With his column saying that we may be inside a pessimism bubble destined to burst, Ross Douthat was trying to cheer me and my gloomer tribe up. Douthat FAIL! He introduced me to this recent NYT profile on stock forecaster Robert Prechter, who makes Nouriel Roubini sound like Jiminy Cricket. Excerpt:
“I’m saying: ‘Winter is coming. Buy a coat,’ ” he said. “Other people are advising people to stay naked. If I’m wrong, you’re not hurt. If they’re wrong, you’re dead. It’s pretty benign advice to opt for safety for a while.”
His advice: individual investors should move completely out of the market and hold cash and cash equivalents, like Treasury bills, for years to come. (For traders with a fair amount of skill and willingness to embrace risk, he suggests other alternatives, like shorting the market or making bets on volatility.) But ultimately, “the decline will lead to one of the best investment opportunities ever,” he said.
Buy-and-hold stock investors will be devastated in a crash much worse than the declines of 2008 and early 2009 or the worst years of the Great Depression or the Panic of 1873, he predicted.
For a rough parallel, he said, go all the way back to England and the collapse of the South Sea Bubble in 1720, a crash that deterred people “from buying stocks for 100 years,” he said. This time, he said, “If I’m right, it will be such a shock that people will be telling their grandkids many years from now, ‘Don’t touch stocks.’ ”
The Dow, which now stands at 9,686.48, is likely to fall well below 1,000 over perhaps five or six years as a grand market cycle comes to an end, he said. That unraveling, combined with a depression and deflation, will make anyone holding cash “extremely grateful for their prudence.”
Mr. Prechter is hardly the only market hand to advocate prudence now, but nearly everyone else foresees a much rosier future, once current difficulties are past.
For example, Ralph J. Acampora, a market analyst with more than 40 years of experience, said he moved entirely out of stocks and into cash late last month. Now a partner at Alverita, a wealth management firm in New York, he said recent setbacks suggested that the market would drop another 10 or 15 percent, probably until September or October, before resuming another “meaningful rally.”
It’s well worth reading the entire article to see how Prechter reckons on this apocalyptic scenario. Note well that Prechter is very far from a fringe figure; he’s at the top of his profession, even though he’s staked out a radical position on this particular issue. I know myself well enough to know that I’m at risk of confirmation bias when confronted by something like this. Leaving aside Prechter’s scenario, it’s interesting news to me that even market forecasters who think he’s way too pessimistic are moving out of stocks for the time being. That datum got me to thinking about how I’m supposed to know when to phone my portfolio manager and ask him to get us entirely out of stocks. We weren’t hurt badly at all when the market crashed a couple of years ago, because in consultation with him, we had invested conservatively. Still, we do hold some mutual funds now, and I’m wondering if it’s time for a conversation with him to get us out of stocks entirely, at least for now. We don’t have much money at risk in our investment portfolio, but it’s all we have, and it is our retirement.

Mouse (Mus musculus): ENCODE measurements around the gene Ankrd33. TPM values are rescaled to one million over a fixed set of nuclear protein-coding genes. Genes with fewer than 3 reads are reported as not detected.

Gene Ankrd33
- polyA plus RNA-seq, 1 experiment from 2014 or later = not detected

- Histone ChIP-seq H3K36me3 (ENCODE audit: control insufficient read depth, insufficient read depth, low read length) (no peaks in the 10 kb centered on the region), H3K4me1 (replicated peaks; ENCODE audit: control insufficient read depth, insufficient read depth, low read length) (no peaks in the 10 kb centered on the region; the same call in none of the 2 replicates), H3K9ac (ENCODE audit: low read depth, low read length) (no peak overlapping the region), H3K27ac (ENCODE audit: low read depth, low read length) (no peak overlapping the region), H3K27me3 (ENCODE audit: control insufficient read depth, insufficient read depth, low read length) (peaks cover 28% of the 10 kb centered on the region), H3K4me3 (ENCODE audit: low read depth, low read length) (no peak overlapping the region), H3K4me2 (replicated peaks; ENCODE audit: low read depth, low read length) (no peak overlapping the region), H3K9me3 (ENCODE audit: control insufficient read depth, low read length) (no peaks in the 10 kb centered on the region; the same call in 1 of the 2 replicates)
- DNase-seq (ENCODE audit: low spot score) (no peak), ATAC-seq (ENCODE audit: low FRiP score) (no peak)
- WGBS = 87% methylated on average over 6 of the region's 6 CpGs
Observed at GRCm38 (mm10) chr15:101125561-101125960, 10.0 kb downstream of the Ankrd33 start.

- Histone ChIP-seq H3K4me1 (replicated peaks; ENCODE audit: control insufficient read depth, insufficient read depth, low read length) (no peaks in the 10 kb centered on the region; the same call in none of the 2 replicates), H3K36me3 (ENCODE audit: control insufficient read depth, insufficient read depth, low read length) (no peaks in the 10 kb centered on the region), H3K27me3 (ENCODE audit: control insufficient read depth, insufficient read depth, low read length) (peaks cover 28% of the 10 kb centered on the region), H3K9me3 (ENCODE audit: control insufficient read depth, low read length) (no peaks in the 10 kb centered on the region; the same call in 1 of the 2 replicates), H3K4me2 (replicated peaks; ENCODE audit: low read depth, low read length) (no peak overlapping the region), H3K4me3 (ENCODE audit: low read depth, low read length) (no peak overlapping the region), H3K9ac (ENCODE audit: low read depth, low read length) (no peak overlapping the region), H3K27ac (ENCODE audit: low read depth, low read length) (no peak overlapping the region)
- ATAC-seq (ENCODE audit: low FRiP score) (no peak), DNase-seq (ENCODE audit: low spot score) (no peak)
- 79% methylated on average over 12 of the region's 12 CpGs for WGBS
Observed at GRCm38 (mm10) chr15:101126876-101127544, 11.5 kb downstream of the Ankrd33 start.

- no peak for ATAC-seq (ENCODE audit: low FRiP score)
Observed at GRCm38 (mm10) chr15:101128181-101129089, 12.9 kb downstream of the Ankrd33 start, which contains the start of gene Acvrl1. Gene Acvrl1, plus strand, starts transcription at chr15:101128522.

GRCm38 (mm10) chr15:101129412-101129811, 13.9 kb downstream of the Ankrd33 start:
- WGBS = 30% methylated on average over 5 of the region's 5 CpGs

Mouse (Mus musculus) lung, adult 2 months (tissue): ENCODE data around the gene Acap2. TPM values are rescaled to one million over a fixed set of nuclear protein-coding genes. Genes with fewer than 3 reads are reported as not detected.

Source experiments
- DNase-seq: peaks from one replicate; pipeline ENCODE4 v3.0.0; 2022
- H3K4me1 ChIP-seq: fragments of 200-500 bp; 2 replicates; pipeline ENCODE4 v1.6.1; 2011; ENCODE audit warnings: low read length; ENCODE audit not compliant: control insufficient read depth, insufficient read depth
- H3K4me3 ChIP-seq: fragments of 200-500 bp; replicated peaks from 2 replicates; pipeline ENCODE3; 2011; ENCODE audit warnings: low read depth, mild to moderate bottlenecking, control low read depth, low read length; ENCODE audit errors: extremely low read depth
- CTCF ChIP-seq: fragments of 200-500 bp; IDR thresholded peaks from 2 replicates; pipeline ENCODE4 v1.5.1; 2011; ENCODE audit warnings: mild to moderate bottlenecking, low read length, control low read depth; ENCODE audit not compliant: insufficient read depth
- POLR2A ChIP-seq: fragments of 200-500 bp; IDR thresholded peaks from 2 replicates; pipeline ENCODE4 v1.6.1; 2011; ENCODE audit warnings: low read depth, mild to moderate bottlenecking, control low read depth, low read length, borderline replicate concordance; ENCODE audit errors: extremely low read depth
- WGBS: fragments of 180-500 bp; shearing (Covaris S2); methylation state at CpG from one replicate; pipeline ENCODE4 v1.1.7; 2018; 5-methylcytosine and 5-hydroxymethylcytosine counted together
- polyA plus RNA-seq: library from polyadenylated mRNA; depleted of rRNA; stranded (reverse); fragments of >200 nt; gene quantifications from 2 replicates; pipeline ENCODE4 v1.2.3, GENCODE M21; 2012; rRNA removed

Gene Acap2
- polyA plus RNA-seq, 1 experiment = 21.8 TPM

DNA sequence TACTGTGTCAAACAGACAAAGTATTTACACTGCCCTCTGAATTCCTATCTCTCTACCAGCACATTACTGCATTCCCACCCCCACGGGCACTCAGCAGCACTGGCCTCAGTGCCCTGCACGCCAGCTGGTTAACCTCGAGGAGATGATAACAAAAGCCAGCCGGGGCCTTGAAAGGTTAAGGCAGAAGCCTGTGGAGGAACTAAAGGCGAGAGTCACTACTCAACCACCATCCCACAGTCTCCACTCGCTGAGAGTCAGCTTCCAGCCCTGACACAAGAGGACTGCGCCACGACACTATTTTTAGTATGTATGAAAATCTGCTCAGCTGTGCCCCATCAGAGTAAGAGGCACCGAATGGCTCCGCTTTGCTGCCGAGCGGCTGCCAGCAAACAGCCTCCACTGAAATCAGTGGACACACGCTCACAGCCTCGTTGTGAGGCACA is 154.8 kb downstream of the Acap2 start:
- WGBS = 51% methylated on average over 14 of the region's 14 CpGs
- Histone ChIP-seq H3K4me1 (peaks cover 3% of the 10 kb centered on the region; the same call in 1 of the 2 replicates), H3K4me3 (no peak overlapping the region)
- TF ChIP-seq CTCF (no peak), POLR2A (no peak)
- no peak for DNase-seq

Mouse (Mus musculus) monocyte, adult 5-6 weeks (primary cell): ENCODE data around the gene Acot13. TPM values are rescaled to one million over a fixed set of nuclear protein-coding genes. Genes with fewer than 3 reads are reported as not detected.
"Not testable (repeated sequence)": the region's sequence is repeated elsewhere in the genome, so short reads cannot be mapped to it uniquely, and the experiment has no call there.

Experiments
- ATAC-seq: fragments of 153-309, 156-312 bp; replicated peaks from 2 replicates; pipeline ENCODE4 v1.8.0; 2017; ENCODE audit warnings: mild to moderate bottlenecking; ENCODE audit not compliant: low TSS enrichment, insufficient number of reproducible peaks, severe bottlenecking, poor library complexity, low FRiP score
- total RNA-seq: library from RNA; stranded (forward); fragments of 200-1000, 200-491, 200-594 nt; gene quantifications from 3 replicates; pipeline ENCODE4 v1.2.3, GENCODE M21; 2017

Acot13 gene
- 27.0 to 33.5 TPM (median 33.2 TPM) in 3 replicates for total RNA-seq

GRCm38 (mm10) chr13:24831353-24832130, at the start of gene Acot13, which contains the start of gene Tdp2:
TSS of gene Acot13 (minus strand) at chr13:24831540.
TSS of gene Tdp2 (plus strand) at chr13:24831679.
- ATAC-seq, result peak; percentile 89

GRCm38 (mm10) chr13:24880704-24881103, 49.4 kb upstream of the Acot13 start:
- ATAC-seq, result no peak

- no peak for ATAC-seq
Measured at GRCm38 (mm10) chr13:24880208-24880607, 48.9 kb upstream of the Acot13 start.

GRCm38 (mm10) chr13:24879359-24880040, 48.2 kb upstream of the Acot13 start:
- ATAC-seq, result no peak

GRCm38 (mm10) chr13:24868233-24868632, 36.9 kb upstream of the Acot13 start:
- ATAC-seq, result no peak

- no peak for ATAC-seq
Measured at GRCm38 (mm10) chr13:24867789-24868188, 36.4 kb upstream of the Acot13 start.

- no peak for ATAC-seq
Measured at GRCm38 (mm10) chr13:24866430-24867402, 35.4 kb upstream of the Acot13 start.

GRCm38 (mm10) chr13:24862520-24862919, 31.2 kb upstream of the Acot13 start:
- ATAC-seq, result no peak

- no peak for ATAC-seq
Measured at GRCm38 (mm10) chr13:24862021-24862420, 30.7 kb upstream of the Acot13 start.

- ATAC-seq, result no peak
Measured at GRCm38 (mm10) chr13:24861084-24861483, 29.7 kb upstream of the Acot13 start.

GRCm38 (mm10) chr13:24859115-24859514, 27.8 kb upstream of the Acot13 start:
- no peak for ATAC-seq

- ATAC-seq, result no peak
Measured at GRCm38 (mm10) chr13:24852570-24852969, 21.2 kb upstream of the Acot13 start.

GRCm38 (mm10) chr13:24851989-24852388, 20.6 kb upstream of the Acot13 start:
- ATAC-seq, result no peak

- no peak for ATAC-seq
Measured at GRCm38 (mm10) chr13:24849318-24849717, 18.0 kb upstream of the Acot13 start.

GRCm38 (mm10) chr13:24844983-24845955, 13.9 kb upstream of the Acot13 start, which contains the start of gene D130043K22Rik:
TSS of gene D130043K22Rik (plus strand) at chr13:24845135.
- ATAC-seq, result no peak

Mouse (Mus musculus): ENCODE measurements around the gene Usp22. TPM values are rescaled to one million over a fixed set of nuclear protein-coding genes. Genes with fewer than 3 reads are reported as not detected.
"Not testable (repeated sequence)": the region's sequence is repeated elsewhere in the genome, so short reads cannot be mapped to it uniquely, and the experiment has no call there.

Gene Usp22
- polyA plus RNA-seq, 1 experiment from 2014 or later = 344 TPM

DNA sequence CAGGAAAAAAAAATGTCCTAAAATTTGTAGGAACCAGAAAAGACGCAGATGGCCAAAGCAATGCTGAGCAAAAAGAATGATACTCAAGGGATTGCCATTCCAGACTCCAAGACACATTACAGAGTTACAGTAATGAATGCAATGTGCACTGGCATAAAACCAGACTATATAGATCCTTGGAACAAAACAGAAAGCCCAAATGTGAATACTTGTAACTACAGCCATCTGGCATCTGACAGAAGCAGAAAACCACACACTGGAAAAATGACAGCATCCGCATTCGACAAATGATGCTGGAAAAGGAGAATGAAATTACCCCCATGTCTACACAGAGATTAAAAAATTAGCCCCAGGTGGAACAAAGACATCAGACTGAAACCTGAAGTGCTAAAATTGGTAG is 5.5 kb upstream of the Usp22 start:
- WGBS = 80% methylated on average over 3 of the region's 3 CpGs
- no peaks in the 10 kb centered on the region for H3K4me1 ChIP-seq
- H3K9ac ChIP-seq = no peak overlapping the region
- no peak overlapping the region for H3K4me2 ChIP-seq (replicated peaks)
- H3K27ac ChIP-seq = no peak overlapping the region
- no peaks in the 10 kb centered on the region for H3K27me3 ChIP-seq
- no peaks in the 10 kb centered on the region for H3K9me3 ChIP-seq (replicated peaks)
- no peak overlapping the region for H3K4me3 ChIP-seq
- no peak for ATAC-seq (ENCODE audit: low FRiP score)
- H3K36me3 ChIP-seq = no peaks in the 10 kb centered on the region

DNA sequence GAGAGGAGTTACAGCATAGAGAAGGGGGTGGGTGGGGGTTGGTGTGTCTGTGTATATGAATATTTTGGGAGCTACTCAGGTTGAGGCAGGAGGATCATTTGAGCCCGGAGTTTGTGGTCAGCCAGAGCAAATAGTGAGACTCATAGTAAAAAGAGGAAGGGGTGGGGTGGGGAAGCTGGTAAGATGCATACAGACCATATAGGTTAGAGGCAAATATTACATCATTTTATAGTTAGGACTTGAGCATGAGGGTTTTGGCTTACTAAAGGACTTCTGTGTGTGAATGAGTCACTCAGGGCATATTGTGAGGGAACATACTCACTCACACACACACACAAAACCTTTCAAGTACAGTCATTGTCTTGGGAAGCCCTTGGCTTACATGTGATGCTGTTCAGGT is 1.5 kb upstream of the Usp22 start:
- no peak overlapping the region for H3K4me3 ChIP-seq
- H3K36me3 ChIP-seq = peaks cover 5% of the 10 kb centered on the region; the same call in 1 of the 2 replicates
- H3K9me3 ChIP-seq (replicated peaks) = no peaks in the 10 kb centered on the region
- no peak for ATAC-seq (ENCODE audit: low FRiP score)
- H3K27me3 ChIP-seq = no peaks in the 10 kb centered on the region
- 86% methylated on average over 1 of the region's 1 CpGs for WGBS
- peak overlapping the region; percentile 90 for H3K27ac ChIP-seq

My question is not, “Is Prechter right?” (OK, so it is my question, but it’s one I’m in no position to determine); my real question is, “How do we make the decision to place a bet on the advice of someone like Prechter?” That is, there are market forecasters who say A, others who say Not A. Investors like me are utterly unsophisticated about these things, but at least I hope I’m smart enough to know what I don’t know. I also know that even the experts can miss calls badly; every expert who missed the coming crash — and that was most of them — cost a lot of people a fortune over their bad advice. A friend of mine who had billions under investment got out of the market and saved his fortune because he could see the last crash coming. He said that he was by no means the only one of his professional circle who could see the data indicating a coming crash, but he was the only one who didn’t double down on gambler’s logic, and assume that he had time to place a few more bets before the casino’s roof closed in. In other words, his self-discipline, and ability to allow cold analysis of the numbers instead of optimistic emotions guide his decision-making, saved everything for him.
But he is a very sophisticated investor. I ain’t. What are people like me and thee supposed to do? Reading Prechter, and factoring in his statements with what you know from your other observations, what do you think?